A No-TV Household
Over 15 years ago, Kim Moldofsky, a mom from Chicago, Illinois, and her husband moved into a basement apartment that was not cable-ready. By the time they were settled in and ready to call the cable company, they discovered that their lives were quite nice without TV and that they had been spending more time together. And while nowadays they do use their TV set for watching DVDs, their household has remained television-free—even with the addition of two sons.
While not every family that spends some time without television will decide to turn the set off permanently, such an experiment can be interesting. A perfect chance to find out firsthand how life without television might affect your family is by participating in Turnoff TV Week, which this year runs April 19-25.
Why Try to Turn It Off?
Television is such a routine part of life for so many of us that it may seem strange at first to want to give it up, even for just a week. But groups such as the American Academy of Pediatrics (AAP) are in favor of trying. The AAP recommends that children under 2 years of age watch no television or other screen media and that children older than 2 limit exposure to one to two hours per day. This advice contrasts greatly with the fact that one out of every four toddlers has a TV set in his bedroom.
Dr. Jennifer Shu, a pediatrician and author, notes that there are many good reasons to keep TV viewing down among children. "Although adults may find watching TV before bedtime to be relaxing, this is actually stimulating for children and can cause sleep disturbances, so a good step would be to get the TV out of the bedroom," she says. "In addition, TV can lead to unwanted weight gain, possible attention and hyperactivity problems, and exposure to commercials for foods, drinks, and snacks that are often high in sugar and fat."
Moldofsky likes that her children have had less exposure to violence and commercialism by living in a TV-free house and says that "not watching TV during the holiday shopping season reduces the 'holiday gimmies.'"
Perhaps the greatest incentive for turning off the television for a week lies in discovering the possibilities for filling that time. "TV time robs kids of time they could be interacting with their parents, reading together, and exploring their surroundings—all important tasks for overall learning and developing,"
Dr. Shu says. "This week would be a great opportunity for families to be active, read together, cook, play outside, practice a musical instrument, learn a hobby, and just connect with each other!"
Carol H. Rasco, president and CEO of the nonprofit literacy organization Reading Is Fundamental (RIF), echoes the sentiment. "This is a wonderful opportunity for families to discover the joy of reading and interacting together," says Rasco. "Parents are children's first and best teachers. When parents interact with young children—talking, singing, reading, and playing games—they stimulate language and vocabulary development and build important foundations for learning."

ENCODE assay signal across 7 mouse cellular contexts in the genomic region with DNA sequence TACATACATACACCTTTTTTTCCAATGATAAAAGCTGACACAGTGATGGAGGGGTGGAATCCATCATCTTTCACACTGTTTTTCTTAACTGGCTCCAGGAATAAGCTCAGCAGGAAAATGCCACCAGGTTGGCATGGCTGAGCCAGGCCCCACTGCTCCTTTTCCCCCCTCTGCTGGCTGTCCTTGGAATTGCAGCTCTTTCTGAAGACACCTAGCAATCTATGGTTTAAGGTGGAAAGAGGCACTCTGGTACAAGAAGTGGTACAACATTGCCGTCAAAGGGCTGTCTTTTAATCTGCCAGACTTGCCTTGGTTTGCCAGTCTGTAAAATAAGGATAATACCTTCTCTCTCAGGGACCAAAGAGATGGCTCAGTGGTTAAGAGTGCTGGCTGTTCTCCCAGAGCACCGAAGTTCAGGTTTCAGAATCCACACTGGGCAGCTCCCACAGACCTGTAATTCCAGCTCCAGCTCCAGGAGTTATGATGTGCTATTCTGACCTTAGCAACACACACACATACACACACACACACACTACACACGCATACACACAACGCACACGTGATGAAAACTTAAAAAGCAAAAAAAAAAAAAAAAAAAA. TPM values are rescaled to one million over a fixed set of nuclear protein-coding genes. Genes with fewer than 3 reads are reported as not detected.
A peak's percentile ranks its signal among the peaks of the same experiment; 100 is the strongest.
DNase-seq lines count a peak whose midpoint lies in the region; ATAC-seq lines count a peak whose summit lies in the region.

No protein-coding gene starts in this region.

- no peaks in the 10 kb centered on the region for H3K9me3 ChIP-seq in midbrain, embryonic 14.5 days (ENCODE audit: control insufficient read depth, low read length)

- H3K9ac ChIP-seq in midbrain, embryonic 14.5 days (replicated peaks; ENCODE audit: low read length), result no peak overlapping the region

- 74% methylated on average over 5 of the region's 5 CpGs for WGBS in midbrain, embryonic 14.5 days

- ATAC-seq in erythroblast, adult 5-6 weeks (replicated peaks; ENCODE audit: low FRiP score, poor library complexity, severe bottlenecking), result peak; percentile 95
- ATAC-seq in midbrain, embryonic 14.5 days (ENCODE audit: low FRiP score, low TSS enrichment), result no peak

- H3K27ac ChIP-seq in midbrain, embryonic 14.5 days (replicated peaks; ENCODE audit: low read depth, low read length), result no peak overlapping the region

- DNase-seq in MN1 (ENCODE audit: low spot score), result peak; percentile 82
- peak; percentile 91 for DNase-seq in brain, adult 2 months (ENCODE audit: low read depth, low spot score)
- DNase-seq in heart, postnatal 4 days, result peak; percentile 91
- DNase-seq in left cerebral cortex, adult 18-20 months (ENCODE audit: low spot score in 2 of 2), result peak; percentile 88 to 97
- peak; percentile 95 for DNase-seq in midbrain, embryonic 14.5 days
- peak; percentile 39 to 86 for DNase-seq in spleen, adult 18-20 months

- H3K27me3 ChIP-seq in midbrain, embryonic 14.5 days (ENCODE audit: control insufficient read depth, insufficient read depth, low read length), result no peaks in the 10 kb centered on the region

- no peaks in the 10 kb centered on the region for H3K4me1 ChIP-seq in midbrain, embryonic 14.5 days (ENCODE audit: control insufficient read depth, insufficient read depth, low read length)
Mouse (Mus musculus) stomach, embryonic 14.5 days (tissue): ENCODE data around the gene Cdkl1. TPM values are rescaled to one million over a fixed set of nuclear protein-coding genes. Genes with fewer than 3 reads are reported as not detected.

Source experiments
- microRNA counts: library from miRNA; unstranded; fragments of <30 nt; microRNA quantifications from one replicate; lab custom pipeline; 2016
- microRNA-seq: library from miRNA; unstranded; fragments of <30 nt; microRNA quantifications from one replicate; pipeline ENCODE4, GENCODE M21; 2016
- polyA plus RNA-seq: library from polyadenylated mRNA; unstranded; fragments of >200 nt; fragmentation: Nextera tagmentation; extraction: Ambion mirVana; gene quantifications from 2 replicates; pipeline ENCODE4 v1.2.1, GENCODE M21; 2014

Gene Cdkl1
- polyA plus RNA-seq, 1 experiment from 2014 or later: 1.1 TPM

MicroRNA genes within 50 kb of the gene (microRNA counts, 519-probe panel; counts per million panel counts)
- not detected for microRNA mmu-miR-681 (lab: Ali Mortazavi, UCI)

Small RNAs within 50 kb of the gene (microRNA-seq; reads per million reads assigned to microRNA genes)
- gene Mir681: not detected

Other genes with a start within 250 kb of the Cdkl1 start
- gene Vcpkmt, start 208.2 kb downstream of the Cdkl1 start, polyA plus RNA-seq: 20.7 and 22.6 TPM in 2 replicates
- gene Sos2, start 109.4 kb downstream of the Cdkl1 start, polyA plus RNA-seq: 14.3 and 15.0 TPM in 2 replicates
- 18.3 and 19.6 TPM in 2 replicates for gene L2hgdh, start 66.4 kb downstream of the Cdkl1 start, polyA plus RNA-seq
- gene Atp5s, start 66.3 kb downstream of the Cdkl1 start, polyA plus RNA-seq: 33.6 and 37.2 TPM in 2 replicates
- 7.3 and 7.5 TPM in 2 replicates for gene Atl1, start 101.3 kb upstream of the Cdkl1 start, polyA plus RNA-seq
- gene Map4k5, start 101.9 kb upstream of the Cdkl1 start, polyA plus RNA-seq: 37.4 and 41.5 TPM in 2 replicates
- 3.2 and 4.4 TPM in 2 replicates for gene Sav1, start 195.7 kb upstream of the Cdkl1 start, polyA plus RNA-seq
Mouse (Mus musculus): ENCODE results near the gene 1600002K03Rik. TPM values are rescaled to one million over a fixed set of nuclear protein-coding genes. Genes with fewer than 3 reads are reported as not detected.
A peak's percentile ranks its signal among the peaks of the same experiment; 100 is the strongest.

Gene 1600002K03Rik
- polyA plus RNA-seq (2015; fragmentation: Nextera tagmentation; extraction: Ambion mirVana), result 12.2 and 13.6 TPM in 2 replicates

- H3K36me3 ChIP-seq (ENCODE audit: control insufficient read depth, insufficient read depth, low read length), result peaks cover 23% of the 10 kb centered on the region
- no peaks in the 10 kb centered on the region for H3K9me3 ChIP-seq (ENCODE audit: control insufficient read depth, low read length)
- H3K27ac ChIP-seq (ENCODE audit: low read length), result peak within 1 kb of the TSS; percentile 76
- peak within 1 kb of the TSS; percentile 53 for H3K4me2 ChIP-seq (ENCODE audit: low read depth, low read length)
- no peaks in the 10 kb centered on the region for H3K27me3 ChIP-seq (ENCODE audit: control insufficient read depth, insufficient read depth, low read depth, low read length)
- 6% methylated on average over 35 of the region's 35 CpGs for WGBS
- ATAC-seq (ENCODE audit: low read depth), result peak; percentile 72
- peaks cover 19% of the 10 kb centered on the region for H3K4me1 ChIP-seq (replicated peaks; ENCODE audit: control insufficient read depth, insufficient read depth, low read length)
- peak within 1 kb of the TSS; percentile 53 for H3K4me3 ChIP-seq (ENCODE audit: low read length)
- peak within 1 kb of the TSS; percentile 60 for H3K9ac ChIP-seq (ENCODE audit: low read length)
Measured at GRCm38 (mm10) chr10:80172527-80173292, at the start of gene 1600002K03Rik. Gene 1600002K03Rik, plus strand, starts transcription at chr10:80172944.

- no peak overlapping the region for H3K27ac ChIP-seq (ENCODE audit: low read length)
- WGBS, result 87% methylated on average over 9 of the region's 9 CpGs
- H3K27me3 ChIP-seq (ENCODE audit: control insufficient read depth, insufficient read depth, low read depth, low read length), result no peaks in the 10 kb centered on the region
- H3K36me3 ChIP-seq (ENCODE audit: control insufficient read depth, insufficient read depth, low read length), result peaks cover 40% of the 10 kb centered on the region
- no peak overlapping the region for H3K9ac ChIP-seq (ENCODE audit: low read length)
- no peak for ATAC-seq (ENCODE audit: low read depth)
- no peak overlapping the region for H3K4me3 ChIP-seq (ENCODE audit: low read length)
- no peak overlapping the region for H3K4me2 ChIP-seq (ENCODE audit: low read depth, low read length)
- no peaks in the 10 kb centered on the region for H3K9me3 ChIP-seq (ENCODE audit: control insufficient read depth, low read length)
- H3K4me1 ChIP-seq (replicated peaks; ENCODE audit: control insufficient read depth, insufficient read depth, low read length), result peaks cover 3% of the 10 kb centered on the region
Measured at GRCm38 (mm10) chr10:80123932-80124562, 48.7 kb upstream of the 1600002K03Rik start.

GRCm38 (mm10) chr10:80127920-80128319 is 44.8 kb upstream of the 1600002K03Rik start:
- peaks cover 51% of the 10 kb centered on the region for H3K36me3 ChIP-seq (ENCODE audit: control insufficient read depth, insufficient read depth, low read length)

But while parents may love spending time with their children and helping them learn, parents also need some time to themselves. "Without television, we would have to transition to more reading and games for downtime, which because my children are young, would require more of my time for their downtime," says Melissa Durante, a mother of three from Bartlett, Illinois. "If we participated in the TV-free week, we would probably play more games to replace television, but with kids ages 6, 3 1/2, and 1 1/2 years, they are each at a different level when it comes to turn-taking and skill levels."
For those times when you want to fix dinner or make a phone call and need the kids to entertain themselves, there are still plenty of alternatives during a TV-free week. Get a piece of paper large enough to cover your table and let budding artists create a crayon mural. Bring out the play dough and some plastic kitchen utensils. Check out some read-along stories from the library and let the child listen to the story on CD while following along in the book.
Don't be surprised, too, that without the television to rely upon for quick entertainment if your kids become good at using their own imaginations to find interesting things to do. Betsy Shaw, a mother from a TV-free household in Vermont, notes that her daughter listens to soundtracks from favorite movies, such as Disney's Mary Poppins, and likes to reenact the movie from the music.